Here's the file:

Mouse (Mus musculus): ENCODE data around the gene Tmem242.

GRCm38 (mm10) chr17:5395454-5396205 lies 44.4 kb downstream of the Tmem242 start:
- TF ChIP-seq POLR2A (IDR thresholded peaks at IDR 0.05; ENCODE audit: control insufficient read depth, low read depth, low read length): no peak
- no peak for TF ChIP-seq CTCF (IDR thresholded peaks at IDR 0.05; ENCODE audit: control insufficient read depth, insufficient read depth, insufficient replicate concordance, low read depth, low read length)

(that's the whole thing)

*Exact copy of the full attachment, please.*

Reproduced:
Mouse (Mus musculus): ENCODE data around the gene Tmem242.

GRCm38 (mm10) chr17:5395454-5396205 lies 44.4 kb downstream of the Tmem242 start:
- TF ChIP-seq POLR2A (IDR thresholded peaks at IDR 0.05; ENCODE audit: control insufficient read depth, low read depth, low read length): no peak
- no peak for TF ChIP-seq CTCF (IDR thresholded peaks at IDR 0.05; ENCODE audit: control insufficient read depth, insufficient read depth, insufficient replicate concordance, low read depth, low read length)